AI also has the potential to allow school districts to meet their obligation to assess and evaluate students in the appropriate language or form, and to communicate with them and parents more easily. Districts are obligated by IDEA and state regulations to assess students with disabilities in the language or form most likely to provide accurate information, whether in an initial or a reevaluation. School districts must also ensure that a student is not classified as a student with disabilities because of a language barrier, as opposed to having a disability. Essentially, a student cannot be considered disabled simply because they do not speak or communicate in English.  With the nearly 200 written and spoken languages in New Jersey, AI provides the potential to assist districts in conducting assessments as part of evaluations of students that are currently difficult to obtain, and to ensure that language difficulties are not the basis for a classification of a student as a student with a disability. While such uses of AI are in their infancy, AI clearly has the potential to allow district child study teams to administer tests and assessments without the need to acquire such assessments from outside sources, and to acquire the information required to make appropriate decisions with respect to eligibility and the special education and related services in a student’s IEP.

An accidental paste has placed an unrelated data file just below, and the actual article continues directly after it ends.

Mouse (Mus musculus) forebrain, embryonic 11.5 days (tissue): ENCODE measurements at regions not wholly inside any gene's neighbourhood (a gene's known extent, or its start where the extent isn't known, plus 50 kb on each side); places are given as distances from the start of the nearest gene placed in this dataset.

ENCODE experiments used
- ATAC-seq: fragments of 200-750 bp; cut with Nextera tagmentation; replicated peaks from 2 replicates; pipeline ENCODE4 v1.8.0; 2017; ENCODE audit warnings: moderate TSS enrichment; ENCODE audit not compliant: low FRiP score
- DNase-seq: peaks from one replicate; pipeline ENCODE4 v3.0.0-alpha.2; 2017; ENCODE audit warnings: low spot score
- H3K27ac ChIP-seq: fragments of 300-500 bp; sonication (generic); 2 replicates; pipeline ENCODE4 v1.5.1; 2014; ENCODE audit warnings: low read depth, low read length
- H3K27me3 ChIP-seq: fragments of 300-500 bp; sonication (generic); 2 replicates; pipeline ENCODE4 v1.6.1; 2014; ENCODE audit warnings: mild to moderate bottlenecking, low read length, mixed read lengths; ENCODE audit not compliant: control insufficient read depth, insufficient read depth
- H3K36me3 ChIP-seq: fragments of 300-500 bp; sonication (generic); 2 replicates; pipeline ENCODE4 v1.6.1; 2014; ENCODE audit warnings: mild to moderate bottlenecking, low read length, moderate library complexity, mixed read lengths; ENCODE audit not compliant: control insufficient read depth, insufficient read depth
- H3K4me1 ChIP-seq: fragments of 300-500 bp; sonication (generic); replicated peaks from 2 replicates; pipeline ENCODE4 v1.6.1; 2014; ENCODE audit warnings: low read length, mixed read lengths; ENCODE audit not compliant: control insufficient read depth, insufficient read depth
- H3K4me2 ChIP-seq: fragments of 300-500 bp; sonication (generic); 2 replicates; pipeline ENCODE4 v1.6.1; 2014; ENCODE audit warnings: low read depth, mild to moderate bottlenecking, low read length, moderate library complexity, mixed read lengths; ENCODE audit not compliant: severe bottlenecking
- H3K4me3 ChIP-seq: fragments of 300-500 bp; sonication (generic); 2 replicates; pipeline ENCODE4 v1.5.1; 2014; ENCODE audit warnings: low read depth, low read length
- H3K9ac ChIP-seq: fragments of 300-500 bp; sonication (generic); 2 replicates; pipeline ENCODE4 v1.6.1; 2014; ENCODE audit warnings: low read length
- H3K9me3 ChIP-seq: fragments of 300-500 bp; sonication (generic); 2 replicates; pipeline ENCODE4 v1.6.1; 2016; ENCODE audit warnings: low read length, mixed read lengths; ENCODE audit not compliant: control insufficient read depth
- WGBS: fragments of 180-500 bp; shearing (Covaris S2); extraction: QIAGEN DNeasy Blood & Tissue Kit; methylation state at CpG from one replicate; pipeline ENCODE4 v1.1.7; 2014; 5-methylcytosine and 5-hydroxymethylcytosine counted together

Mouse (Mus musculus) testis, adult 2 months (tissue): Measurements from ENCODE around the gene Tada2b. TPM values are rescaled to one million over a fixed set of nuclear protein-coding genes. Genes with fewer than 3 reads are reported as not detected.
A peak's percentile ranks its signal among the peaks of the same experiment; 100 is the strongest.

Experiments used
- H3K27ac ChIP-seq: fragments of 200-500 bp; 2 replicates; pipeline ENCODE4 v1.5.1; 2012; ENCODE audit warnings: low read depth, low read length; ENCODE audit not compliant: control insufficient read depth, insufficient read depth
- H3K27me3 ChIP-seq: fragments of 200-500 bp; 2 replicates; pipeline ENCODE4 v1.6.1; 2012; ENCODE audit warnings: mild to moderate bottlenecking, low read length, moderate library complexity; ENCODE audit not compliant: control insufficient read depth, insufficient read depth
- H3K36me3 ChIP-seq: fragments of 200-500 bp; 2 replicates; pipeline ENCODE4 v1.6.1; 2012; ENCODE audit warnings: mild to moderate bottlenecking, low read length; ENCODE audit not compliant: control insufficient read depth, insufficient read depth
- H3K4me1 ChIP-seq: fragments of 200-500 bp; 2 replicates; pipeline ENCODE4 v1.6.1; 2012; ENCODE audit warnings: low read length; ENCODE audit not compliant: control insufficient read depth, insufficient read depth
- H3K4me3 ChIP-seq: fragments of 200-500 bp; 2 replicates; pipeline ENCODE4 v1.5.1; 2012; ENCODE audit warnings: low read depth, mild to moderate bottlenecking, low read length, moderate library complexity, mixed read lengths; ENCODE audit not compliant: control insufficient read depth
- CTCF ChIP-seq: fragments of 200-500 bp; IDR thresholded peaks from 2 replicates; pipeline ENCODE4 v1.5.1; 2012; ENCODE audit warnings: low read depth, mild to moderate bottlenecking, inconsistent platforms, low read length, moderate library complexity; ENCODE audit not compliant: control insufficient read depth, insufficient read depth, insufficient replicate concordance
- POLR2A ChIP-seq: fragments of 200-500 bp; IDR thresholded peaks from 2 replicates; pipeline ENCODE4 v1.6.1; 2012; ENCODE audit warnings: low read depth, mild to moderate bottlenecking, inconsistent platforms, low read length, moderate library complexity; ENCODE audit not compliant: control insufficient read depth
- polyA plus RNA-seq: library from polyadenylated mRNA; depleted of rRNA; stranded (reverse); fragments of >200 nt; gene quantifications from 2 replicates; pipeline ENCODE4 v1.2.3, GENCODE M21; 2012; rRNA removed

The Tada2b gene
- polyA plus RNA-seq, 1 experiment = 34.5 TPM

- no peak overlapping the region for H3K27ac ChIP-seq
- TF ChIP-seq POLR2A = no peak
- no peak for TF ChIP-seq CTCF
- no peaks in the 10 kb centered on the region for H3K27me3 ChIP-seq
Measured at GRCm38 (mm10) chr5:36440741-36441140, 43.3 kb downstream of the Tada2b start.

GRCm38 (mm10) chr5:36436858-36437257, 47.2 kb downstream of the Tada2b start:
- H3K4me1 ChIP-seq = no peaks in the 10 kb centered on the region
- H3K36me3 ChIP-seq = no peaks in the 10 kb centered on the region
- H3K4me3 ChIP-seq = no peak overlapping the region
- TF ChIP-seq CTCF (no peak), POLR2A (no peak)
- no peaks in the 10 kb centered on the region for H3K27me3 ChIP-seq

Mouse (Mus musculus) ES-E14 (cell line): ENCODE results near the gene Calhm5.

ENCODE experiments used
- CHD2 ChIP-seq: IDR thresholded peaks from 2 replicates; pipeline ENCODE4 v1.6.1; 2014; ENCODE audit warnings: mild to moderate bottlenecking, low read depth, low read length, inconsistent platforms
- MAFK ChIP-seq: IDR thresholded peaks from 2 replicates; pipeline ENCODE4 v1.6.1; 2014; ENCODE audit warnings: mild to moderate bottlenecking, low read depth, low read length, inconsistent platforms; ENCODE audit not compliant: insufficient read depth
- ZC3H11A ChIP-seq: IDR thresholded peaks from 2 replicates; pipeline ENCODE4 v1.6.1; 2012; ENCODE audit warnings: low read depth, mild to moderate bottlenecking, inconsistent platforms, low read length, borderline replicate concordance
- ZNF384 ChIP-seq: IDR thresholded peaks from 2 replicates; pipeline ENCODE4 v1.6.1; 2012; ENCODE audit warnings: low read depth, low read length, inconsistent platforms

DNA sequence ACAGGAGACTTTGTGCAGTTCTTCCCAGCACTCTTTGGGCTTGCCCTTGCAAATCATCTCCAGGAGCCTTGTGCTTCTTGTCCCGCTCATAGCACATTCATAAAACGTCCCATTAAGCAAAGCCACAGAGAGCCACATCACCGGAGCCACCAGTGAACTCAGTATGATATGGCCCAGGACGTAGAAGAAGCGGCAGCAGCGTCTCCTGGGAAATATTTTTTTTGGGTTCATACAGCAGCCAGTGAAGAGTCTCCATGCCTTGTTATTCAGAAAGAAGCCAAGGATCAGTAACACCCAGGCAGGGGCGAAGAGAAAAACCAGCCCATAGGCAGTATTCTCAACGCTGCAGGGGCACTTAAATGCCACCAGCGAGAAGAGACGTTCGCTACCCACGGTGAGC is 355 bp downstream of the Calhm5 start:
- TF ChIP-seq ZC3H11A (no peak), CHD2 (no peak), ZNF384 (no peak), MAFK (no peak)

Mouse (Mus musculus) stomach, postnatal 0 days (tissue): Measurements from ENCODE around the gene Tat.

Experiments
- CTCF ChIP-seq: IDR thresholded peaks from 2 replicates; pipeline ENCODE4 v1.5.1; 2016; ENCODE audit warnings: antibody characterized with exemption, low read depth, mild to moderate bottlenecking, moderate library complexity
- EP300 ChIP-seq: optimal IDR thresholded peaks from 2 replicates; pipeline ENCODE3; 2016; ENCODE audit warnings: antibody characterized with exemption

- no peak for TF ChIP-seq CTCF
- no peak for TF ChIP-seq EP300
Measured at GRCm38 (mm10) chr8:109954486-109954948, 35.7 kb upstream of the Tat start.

Districts can also utilize AI assisted translation programs to meet their obligation to communicate with parents and provide written notice in their native language, as well as providing a potential means for translating meetings between district staff and parents. IDEA and state regulations mandate that IEP and other meetings be conducted with translators to afford parents appropriate access to such meetings. Written notice must also be in the native language of the parents to allow them to make informed decisions and provide consent based on all of the available information.  The mandates to both provide notice and to communicate with parents in a means that allows them to fully participate in meetings and make informed, decisions based on all relevant information as required for written notice, often proves difficult for school districts, as interpreters and translators are not always readily available. The use of AI has the potential to provide accurate interpretation and translation at a low cost, benefiting districts, parents and especially students with disabilities.